The second reason why indirect calibration is not suited to the context of this paper is that it offers slender grounds for the decision maker to use Met Office probabilities for her decision problem. If she follows the norms of strict subjective Bayesianism, then her probabilities—modulo exchangeability—will automatically calibrate in the long run; she should update her probabilities by conditionalising on her new evidence, not by directly adopting Met Office probabilities. Under strict subjective Bayesianism, the only way decision maker D can match forecaster F’s probabilities is if she has made such a commitment in her prior probabilities: \(P_D(\theta \mid \varphi \wedge P_F(\theta )=x) = x\), for all relevant propositions θ and all suitable evidence bases \(\varphi\). But under strict subjective Bayesianism there is no normative imperative to adopt these prior conditional probabilities, given that the agent is free to choose whichever probabilities she fancies for her prior. So this particular coincidence of probabilities should be thought of as a measure-zero possibility. Worse, if F is a forecaster like the Met Office that is known not to abide by the norms of strict subjective Bayesianism, agent D might be (subjectively) inclined to avoid F’s probabilities rather than match them.

While indirect calibration is not applicable to our problem, direct calibration appears to be more promising. First, expert forecasters validate their models by ensuring that they are directly calibrated to physical probabilities: if it is known to rain on 30 % of days and a model forecasts rain on 70 % of days, then the model will be thrown out or its parameters will be changed to ensure better calibration. Indeed, to the extent that Met Office probabilities are calibrated, they are directly calibrated. Second, direct calibration appears to offer some scope for setting one’s degrees of belief to those of the forecaster. If one should directly calibrate to physical probabilities, then it seems plausible that one should directly calibrate to a forecaster’s probabilities that are themselves directly calibrated to physical probabilities.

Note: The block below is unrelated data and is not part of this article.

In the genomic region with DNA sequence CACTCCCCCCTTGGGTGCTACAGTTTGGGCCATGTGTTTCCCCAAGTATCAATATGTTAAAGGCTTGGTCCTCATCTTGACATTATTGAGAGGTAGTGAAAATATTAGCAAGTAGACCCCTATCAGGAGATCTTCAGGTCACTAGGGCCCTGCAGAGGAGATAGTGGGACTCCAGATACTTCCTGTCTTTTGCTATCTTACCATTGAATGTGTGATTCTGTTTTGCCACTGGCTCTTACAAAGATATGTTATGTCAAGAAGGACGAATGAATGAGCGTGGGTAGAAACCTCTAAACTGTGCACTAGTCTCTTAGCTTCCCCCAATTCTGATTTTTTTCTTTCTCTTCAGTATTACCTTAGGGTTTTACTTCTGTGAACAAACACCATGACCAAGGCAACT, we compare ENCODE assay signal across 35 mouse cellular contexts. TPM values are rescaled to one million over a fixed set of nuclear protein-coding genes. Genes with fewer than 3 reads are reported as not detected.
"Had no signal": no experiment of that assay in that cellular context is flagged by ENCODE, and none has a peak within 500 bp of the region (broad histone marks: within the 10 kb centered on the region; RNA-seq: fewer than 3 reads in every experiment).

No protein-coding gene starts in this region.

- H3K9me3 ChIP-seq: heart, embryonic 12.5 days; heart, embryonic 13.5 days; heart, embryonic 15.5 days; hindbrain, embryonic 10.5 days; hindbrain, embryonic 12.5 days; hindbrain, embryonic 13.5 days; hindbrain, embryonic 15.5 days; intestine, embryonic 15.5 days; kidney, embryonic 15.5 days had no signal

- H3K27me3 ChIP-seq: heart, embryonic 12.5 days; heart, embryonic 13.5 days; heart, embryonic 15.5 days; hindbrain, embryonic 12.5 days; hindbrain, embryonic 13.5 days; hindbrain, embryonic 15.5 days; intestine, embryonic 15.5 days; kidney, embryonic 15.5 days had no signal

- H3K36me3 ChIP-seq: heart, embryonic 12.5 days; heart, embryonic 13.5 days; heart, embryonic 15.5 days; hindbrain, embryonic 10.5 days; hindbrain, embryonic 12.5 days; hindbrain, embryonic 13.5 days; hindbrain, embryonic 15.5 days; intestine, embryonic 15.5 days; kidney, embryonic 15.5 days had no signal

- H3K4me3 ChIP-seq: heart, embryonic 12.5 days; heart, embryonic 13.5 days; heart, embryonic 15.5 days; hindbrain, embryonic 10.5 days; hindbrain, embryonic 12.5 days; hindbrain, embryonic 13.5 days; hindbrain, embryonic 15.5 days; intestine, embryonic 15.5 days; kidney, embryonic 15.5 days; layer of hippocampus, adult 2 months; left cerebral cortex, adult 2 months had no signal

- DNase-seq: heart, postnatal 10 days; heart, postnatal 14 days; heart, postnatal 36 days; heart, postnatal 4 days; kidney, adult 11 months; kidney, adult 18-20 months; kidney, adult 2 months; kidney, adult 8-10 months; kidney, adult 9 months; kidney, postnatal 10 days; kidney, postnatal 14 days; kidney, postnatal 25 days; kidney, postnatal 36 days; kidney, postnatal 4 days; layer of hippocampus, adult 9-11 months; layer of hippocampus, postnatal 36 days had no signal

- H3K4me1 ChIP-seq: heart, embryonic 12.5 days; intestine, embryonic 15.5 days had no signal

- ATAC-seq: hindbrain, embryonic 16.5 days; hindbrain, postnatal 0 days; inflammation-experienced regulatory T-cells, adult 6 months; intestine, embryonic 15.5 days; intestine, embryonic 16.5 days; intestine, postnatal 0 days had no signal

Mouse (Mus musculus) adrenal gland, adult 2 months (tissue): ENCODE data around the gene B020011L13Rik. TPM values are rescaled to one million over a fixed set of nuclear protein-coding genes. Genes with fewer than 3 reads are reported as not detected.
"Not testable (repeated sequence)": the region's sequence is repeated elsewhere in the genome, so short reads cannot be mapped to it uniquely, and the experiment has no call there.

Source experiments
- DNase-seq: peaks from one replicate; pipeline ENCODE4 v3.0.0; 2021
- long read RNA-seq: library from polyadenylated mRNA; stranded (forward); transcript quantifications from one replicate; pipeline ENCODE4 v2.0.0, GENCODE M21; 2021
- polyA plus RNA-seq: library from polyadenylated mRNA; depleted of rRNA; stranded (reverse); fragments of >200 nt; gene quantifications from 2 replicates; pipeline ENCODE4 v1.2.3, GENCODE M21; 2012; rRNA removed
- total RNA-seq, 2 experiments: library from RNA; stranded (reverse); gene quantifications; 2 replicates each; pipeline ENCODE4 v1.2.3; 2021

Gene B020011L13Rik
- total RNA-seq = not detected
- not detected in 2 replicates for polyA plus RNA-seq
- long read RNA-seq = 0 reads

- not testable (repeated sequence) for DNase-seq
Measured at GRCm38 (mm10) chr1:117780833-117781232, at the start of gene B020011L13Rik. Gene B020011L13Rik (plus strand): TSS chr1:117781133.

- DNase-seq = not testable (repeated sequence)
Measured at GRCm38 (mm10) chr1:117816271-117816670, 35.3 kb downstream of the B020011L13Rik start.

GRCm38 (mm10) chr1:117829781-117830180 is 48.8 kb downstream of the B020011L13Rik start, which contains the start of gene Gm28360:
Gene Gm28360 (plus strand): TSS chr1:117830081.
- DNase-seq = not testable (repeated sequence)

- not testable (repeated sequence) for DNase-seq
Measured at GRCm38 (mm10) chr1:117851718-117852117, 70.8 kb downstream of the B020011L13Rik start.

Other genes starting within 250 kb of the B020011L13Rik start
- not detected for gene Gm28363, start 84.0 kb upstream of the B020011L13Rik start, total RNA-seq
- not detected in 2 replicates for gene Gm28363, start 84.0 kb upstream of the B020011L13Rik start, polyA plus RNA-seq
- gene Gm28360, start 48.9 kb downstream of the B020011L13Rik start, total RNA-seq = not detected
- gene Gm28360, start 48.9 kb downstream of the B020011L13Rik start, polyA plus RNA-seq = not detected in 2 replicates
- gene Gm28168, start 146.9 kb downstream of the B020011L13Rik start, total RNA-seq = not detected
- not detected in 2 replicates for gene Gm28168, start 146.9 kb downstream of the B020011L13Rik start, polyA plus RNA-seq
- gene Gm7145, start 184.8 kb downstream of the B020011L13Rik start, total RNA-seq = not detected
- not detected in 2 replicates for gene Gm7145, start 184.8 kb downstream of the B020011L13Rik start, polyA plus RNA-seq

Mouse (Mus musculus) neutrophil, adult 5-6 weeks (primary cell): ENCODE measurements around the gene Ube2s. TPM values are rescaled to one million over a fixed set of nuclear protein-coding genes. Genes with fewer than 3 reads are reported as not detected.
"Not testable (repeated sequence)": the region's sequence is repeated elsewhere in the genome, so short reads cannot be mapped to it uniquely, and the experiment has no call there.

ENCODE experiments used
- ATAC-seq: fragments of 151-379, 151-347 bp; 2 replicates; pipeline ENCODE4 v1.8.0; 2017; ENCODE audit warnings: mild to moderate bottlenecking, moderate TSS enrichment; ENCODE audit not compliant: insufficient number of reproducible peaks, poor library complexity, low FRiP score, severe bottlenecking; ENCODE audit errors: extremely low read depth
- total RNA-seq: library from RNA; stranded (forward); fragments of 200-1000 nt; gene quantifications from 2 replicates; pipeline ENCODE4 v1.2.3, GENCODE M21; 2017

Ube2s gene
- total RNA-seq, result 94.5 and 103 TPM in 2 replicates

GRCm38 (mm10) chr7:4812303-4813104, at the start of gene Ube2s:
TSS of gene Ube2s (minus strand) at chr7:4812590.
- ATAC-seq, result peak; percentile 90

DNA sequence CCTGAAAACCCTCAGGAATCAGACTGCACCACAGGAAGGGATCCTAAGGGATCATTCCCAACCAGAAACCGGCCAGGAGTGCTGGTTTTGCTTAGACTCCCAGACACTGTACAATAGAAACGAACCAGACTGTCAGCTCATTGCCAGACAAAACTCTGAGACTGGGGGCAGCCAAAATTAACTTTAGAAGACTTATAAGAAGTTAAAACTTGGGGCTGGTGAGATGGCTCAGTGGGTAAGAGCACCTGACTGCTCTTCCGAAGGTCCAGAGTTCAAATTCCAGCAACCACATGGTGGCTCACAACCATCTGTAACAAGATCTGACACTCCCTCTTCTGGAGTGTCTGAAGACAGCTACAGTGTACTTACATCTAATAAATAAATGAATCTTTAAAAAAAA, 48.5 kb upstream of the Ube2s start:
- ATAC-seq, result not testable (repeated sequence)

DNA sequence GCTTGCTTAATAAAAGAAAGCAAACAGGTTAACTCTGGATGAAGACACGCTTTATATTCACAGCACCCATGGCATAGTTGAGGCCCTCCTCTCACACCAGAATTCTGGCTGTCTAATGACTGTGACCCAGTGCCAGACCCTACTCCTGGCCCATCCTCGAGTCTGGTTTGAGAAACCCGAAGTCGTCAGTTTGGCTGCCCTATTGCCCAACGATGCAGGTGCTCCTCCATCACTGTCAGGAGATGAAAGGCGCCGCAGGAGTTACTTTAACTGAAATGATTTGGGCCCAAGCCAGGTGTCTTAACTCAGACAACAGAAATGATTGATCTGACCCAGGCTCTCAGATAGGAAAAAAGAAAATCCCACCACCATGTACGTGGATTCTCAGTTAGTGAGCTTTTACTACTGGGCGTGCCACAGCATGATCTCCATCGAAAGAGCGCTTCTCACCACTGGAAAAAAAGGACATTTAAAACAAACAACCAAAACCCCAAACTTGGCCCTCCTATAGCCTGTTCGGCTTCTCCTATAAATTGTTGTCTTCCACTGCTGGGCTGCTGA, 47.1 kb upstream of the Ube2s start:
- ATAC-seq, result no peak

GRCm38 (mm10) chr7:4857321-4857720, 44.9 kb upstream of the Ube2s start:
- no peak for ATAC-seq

So far we have seen that there are two kinds of Bayesianism. One kind—strict subjectivism—maintains that the only norms on degrees of belief are that they should be probabilities and they should be updated by Bayesian conditionalisation. This kind of Bayesianism pins its hopes on indirect calibration, but it does not seem to have the wherewithal to explain why a decision maker should need to make use of expert probabilities. A second kind of Bayesianism admits a further norm, direct calibration, which does seem to offer more scope in this regard.

It should be noted, though, that this second kind of Bayesianism itself admits two versions. One, which is sometimes called empirically-based subjective Bayesianism, says that direct calibration is the only further norm on strength of belief. This kind of Bayesianism maintains that, to the extent that the agent knows empirical probabilities, her degrees of belief should be directly set to those probabilities, but otherwise she is rational to adopt any probabilities that she pleases. Another sort of Bayesianism—objective Bayesianism—adopts a further norm on strength of belief, which deems an agent’s belief function to be irrational if it attaches strong belief or disbelief to a proposition in the absence of evidence that forces such strong commitment. Since entropy is a natural measure of the lack of commitment of a probability function, this norm is sometimes explicated using the Maximum Entropy Principle: an agent’s belief function should be one, from all those that are directly calibrated with evidence of chances, that has maximum entropy (Jaynes 1957; Williamson 2010).